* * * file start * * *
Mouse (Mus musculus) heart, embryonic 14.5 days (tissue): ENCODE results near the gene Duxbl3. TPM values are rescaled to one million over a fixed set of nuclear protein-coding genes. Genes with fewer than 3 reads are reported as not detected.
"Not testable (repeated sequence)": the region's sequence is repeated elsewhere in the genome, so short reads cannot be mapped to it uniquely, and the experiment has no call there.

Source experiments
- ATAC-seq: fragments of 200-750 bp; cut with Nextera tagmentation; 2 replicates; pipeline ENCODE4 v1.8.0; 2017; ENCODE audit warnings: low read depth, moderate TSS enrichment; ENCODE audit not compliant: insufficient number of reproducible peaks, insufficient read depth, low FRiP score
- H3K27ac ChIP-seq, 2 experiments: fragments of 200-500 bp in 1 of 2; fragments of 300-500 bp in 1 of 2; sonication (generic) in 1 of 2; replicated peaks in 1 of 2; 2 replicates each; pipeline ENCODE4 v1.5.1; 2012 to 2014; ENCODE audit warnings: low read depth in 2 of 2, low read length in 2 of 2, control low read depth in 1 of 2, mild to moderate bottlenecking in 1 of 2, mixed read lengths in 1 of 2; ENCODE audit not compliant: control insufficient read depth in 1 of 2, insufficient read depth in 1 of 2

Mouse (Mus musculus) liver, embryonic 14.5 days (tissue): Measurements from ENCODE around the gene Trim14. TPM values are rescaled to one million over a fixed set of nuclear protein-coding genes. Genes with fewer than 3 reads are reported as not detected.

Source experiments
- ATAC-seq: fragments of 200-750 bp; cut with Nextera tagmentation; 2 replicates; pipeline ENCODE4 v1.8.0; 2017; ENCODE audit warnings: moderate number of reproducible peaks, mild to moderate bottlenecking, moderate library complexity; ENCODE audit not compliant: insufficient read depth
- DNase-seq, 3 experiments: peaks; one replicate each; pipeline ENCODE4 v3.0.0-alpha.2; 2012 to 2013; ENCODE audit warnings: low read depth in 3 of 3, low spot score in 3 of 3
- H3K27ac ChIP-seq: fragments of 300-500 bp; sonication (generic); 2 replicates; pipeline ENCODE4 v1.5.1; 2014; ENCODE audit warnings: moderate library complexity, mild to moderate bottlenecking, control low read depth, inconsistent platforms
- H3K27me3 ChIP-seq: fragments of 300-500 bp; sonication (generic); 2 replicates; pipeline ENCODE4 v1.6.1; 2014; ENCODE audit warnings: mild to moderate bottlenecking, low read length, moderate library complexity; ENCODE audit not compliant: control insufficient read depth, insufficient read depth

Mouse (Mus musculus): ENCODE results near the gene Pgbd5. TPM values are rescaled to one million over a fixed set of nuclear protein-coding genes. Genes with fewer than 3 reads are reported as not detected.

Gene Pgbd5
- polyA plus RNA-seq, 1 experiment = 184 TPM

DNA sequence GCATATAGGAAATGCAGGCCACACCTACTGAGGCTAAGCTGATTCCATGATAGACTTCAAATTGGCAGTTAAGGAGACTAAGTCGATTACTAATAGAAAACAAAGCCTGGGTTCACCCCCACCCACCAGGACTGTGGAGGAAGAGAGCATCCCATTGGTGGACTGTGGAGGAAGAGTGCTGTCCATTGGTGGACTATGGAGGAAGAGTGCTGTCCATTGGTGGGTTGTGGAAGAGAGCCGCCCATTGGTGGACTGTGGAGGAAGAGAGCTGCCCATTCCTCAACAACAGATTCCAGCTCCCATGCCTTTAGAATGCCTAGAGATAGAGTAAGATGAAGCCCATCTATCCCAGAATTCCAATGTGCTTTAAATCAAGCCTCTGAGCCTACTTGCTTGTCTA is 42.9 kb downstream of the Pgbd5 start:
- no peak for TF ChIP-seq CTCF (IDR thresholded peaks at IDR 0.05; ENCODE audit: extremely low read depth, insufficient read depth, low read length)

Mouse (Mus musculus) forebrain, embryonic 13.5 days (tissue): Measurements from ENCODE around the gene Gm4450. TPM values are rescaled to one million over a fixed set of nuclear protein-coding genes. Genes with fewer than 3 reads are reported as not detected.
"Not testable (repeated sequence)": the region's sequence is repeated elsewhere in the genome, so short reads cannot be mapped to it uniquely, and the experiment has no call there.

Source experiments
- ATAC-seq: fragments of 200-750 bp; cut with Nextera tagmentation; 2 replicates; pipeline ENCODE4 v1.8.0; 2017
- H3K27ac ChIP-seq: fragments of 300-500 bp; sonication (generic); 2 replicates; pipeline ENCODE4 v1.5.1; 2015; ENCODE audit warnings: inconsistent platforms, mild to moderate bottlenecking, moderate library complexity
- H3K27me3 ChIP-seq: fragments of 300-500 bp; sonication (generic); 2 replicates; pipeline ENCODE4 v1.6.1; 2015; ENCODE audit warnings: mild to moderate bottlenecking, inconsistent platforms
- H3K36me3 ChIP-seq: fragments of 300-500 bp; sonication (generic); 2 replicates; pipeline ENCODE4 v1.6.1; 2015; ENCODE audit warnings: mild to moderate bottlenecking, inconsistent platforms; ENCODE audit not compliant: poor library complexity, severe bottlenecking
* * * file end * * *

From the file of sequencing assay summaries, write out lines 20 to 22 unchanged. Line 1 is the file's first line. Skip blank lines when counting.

- ATAC-seq: fragments of 200-750 bp; cut with Nextera tagmentation; 2 replicates; pipeline ENCODE4 v1.8.0; 2017
- H3K27ac ChIP-seq: fragments of 300-500 bp; sonication (generic); 2 replicates; pipeline ENCODE4 v1.5.1; 2015; ENCODE audit warnings: inconsistent platforms, mild to moderate bottlenecking, moderate library complexity
- H3K27me3 ChIP-seq: fragments of 300-500 bp; sonication (generic); 2 replicates; pipeline ENCODE4 v1.6.1; 2015; ENCODE audit warnings: mild to moderate bottlenecking, inconsistent platforms